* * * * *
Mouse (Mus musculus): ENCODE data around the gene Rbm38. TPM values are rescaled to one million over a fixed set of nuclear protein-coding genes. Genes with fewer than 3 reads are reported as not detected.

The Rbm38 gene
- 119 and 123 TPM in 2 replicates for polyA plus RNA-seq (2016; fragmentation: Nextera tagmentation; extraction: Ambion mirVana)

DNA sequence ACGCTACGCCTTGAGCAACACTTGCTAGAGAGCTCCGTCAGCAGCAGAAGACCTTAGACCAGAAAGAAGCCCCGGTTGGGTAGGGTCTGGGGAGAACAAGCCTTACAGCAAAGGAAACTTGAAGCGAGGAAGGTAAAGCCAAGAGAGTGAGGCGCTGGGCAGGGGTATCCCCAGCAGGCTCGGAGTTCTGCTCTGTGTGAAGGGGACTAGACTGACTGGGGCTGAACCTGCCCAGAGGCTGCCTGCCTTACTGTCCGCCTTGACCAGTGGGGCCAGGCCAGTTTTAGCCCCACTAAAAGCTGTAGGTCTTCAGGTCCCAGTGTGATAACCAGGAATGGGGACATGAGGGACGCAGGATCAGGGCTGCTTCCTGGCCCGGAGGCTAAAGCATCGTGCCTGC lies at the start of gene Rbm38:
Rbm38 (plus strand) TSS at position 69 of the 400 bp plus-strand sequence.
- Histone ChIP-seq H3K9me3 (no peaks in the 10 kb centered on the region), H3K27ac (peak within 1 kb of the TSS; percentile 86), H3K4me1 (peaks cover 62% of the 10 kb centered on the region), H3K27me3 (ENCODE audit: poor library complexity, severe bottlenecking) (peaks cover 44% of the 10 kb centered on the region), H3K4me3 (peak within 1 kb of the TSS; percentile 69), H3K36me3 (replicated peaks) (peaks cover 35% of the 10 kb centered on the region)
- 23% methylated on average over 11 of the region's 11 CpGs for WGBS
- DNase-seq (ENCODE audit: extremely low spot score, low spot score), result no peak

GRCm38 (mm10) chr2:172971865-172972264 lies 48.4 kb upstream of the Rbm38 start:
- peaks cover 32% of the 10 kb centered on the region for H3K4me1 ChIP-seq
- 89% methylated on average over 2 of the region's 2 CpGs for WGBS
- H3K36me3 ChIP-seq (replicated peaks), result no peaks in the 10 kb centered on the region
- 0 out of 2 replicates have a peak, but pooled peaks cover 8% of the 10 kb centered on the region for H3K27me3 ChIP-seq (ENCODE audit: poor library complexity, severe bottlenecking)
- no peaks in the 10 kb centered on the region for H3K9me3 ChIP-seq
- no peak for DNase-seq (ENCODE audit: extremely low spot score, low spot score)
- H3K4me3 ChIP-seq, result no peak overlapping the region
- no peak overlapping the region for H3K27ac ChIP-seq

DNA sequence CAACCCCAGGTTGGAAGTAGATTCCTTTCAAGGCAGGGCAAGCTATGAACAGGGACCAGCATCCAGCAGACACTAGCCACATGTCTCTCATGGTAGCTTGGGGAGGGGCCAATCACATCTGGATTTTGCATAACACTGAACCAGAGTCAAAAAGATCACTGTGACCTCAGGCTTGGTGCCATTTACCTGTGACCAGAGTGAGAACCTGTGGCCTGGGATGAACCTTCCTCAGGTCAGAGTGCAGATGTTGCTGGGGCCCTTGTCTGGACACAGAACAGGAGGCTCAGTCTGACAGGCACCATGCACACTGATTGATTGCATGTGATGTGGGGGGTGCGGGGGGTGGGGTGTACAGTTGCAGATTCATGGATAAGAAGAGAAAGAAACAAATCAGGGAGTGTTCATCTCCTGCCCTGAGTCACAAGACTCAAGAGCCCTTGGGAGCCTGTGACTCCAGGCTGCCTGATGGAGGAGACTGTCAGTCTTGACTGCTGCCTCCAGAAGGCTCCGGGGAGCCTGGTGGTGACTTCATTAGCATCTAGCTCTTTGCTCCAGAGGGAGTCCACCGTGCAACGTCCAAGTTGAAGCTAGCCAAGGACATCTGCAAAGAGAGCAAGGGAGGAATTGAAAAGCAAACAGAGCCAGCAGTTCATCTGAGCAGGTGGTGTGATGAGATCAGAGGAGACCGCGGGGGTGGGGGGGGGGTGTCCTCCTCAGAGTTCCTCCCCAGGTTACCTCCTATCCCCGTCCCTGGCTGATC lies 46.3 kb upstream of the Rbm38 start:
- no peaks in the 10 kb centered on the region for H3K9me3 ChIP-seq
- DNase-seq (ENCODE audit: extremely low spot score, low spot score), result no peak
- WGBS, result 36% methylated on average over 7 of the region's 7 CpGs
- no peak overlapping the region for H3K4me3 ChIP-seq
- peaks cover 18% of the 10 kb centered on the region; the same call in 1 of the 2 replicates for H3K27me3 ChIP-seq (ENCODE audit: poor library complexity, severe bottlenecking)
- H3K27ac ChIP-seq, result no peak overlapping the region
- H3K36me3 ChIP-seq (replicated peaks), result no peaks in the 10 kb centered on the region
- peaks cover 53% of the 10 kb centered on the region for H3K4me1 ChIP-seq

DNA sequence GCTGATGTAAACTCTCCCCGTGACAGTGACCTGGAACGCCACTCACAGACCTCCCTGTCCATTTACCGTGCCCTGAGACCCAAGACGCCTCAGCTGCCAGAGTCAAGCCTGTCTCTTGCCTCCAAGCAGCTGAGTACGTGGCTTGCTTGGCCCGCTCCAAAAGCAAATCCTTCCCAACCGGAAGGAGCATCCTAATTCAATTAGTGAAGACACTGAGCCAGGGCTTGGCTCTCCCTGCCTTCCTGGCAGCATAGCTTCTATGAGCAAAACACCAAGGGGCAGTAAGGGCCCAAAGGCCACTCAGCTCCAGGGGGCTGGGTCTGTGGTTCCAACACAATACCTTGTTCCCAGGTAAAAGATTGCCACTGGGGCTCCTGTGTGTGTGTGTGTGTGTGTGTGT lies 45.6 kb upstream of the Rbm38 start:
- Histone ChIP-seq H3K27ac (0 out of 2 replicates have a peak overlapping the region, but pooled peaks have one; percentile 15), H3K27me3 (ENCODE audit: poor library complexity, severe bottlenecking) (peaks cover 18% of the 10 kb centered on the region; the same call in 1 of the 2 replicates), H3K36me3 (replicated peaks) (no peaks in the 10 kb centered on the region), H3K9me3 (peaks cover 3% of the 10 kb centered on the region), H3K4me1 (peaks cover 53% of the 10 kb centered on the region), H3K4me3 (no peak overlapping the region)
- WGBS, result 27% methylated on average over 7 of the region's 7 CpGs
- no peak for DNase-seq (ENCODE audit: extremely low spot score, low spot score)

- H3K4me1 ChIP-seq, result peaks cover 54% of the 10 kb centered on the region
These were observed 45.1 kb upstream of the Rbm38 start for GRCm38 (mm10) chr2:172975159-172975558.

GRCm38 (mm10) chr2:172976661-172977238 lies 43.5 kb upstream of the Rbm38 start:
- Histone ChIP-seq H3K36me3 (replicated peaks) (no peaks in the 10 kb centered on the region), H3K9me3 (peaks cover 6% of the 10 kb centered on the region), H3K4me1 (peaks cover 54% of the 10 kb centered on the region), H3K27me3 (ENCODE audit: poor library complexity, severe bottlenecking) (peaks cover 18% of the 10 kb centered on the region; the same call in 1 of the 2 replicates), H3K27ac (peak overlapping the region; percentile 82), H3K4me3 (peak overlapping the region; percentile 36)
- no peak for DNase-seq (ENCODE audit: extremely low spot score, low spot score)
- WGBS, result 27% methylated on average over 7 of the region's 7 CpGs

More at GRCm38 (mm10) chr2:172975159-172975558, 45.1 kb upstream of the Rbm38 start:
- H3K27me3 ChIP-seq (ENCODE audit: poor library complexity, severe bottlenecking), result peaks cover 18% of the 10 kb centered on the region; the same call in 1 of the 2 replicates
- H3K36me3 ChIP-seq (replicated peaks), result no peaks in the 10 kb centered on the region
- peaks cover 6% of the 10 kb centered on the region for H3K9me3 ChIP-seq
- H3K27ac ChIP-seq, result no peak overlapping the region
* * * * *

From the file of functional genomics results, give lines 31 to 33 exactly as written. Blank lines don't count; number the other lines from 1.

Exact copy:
- H3K4me1 ChIP-seq, result peaks cover 54% of the 10 kb centered on the region
These were observed 45.1 kb upstream of the Rbm38 start for GRCm38 (mm10) chr2:172975159-172975558.

GRCm38 (mm10) chr2:172976661-172977238 lies 43.5 kb upstream of the Rbm38 start: